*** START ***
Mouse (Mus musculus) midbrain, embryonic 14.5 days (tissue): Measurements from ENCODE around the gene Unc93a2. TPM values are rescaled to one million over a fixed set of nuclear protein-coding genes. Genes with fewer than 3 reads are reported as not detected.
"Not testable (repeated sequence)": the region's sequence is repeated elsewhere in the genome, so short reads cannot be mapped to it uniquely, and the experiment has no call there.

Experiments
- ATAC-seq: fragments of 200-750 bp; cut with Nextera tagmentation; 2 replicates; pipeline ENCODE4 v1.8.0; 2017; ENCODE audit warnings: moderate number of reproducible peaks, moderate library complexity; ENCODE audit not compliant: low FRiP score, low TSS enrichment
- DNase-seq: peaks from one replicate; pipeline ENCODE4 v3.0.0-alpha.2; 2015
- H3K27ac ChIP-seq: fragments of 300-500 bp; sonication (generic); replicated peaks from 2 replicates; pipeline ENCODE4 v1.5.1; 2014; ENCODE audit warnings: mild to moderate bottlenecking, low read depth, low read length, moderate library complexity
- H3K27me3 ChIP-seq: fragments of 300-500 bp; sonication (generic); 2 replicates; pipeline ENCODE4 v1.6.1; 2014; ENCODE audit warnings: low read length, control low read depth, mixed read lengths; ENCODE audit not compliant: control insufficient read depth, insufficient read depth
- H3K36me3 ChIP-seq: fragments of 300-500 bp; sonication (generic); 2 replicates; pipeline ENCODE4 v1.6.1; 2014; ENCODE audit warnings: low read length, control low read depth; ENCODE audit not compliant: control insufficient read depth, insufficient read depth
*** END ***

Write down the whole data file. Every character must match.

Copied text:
Mouse (Mus musculus) midbrain, embryonic 14.5 days (tissue): Measurements from ENCODE around the gene Unc93a2. TPM values are rescaled to one million over a fixed set of nuclear protein-coding genes. Genes with fewer than 3 reads are reported as not detected.
"Not testable (repeated sequence)": the region's sequence is repeated elsewhere in the genome, so short reads cannot be mapped to it uniquely, and the experiment has no call there.

Experiments
- ATAC-seq: fragments of 200-750 bp; cut with Nextera tagmentation; 2 replicates; pipeline ENCODE4 v1.8.0; 2017; ENCODE audit warnings: moderate number of reproducible peaks, moderate library complexity; ENCODE audit not compliant: low FRiP score, low TSS enrichment
- DNase-seq: peaks from one replicate; pipeline ENCODE4 v3.0.0-alpha.2; 2015
- H3K27ac ChIP-seq: fragments of 300-500 bp; sonication (generic); replicated peaks from 2 replicates; pipeline ENCODE4 v1.5.1; 2014; ENCODE audit warnings: mild to moderate bottlenecking, low read depth, low read length, moderate library complexity
- H3K27me3 ChIP-seq: fragments of 300-500 bp; sonication (generic); 2 replicates; pipeline ENCODE4 v1.6.1; 2014; ENCODE audit warnings: low read length, control low read depth, mixed read lengths; ENCODE audit not compliant: control insufficient read depth, insufficient read depth
- H3K36me3 ChIP-seq: fragments of 300-500 bp; sonication (generic); 2 replicates; pipeline ENCODE4 v1.6.1; 2014; ENCODE audit warnings: low read length, control low read depth; ENCODE audit not compliant: control insufficient read depth, insufficient read depth